The cold season brings snow-packed roofs across the country and with snow melt can come damaging ice dams. Without properly insulated attics, however, homeowners could find themselves with an ice dam upstairs. Heat from attic melts snow on roofs and the melted water pools and gets in the house. Here are some tips on how to avoid these frosty formations and what to do if they appear.
What is an Ice Dam?
An Ice Dam is a ridge of ice that forms at the edge of a roof and prevents snow (water) from draining off the roof. The water that backs up behind the dam can leak into a home and cause damage to walls, ceilings, insulation and other areas. Ice dams can be prevented by controlling the heat loss from your home.
– Make the ceiling air tight so no warm, moist air can flow from the house into the attic space
– After sealing air leakage paths between the house and attic space, consider increasing the ceiling/roof insulation to cut down on heat loss by conduction
– Natural roof ventilation can help maintain uniform roof temperatures
– Don’t heat the roof, keep it cold. The best way to maintain low temperatures is by ensuring adequate insulation and sealing gaps that let warm air pass into the attic from the house
– Attic needs to be well-ventilated, where cold air is introduced into the attic and heated air escapes rapidly
– If gable and ridge vents do NOT generate sufficient air movement to dissipate the heat, you will need a motorized vent at one end of the attic to exhaust the heat and an adequately sized vent to draw cold air in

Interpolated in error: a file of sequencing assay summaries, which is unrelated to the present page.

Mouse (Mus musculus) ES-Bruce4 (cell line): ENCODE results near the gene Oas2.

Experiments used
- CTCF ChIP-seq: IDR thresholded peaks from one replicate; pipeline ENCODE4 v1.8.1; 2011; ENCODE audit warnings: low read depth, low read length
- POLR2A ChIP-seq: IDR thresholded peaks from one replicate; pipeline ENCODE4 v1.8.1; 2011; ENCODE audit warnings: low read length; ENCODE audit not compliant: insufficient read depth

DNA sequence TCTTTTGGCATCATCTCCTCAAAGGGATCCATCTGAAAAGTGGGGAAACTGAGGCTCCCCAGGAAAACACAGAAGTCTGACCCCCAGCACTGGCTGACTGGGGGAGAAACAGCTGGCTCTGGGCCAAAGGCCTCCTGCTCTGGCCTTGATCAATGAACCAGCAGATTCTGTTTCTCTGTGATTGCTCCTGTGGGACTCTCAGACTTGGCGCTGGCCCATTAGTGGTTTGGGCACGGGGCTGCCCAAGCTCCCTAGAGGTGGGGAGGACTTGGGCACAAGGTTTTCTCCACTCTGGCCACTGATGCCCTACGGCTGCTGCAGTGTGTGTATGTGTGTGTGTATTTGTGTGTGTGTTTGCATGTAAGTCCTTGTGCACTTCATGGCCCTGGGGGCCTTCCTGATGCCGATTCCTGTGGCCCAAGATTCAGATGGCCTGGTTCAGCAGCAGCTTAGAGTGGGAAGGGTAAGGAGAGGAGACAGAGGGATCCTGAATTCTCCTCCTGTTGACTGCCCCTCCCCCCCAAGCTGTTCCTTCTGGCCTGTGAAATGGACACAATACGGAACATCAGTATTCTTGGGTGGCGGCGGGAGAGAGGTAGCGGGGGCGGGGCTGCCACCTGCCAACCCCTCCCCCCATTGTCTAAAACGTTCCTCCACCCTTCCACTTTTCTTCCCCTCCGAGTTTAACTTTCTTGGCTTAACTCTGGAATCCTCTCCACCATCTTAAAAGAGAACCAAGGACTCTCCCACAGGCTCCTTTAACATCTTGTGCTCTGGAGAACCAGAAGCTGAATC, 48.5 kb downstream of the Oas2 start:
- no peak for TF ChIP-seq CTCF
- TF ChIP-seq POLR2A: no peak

– Proper new construction practices begin with following or exceeding the state code requirements for ceiling/roof insulation levels
– Absolutely necessary practice is to contract, 100% effective air barrier through the ceiling (Should not be any air leakage from house to attic space)
– Recessed lights, skylights, complicated roof designs and heating ducts in attics will all increase the risk of ice dam formation
When you have an Ice Dam
-Often get parallel lines of moisture on ceiling – dark lines in the ceiling are called shadow lines.
-Trusses are exposed to low winter temperatures and act like a thermal bridge to ceiling below creating a cold strip on ceiling where condensation forms. Over time, moisture traps dust and results in mildew growth – showing up as shadow lines.
-Clean off mildew with solution of 1 quart bleach and 3 quarts warm water. Rinse surface with clear water and let dry.